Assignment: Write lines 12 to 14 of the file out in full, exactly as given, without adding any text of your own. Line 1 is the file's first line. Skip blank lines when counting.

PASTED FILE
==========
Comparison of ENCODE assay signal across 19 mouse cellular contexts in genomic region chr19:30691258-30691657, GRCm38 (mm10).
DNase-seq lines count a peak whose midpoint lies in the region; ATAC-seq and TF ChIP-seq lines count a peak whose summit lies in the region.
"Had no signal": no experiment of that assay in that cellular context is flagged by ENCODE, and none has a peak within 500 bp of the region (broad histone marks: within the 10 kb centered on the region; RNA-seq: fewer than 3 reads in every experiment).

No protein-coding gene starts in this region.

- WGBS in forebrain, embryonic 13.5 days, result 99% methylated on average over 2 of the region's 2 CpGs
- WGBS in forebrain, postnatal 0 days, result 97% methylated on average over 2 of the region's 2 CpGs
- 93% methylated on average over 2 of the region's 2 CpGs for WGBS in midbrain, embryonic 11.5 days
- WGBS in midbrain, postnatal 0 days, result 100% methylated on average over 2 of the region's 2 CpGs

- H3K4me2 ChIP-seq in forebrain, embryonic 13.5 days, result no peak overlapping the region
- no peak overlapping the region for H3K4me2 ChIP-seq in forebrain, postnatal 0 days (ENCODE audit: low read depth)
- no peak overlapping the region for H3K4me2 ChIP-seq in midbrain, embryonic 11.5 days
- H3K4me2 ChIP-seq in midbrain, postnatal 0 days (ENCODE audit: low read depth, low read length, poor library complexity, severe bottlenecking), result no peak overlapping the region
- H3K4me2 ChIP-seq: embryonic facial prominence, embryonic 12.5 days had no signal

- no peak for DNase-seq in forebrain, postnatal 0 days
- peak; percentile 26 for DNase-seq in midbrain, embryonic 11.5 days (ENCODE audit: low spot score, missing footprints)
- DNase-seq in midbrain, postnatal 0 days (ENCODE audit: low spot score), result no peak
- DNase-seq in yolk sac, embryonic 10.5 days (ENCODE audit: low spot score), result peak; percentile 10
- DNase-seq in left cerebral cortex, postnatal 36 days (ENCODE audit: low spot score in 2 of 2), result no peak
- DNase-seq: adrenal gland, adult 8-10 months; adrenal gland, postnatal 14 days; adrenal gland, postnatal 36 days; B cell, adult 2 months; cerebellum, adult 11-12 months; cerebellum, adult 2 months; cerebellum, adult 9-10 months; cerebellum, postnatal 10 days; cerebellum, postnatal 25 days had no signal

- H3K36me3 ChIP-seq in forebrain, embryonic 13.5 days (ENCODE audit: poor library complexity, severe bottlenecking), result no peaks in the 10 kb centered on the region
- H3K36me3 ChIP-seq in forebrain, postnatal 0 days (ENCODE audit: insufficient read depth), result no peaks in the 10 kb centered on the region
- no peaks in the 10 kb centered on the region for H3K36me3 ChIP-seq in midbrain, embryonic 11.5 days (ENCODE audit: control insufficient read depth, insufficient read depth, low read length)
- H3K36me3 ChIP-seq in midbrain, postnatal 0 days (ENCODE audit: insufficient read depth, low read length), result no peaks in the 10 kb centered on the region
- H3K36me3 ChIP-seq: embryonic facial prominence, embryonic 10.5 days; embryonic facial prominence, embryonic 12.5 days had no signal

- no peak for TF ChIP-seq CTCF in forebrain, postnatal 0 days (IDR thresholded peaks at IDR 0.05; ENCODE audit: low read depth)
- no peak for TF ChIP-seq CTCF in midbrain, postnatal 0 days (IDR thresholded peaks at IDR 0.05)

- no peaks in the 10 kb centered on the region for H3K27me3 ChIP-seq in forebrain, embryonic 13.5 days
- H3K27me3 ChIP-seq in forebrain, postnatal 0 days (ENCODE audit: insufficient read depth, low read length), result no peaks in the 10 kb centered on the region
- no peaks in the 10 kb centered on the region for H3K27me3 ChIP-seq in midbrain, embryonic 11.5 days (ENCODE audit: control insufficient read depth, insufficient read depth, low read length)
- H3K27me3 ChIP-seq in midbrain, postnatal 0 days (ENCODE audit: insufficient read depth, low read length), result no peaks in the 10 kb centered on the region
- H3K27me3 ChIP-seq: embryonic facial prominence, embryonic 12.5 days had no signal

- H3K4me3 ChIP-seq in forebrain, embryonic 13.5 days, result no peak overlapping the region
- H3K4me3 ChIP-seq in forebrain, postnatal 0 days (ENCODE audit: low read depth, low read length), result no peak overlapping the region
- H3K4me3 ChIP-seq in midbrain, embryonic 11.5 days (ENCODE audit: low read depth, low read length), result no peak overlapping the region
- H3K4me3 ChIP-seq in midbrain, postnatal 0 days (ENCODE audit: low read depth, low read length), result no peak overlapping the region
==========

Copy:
- H3K4me2 ChIP-seq in midbrain, postnatal 0 days (ENCODE audit: low read depth, low read length, poor library complexity, severe bottlenecking), result no peak overlapping the region
- H3K4me2 ChIP-seq: embryonic facial prominence, embryonic 12.5 days had no signal

- no peak for DNase-seq in forebrain, postnatal 0 days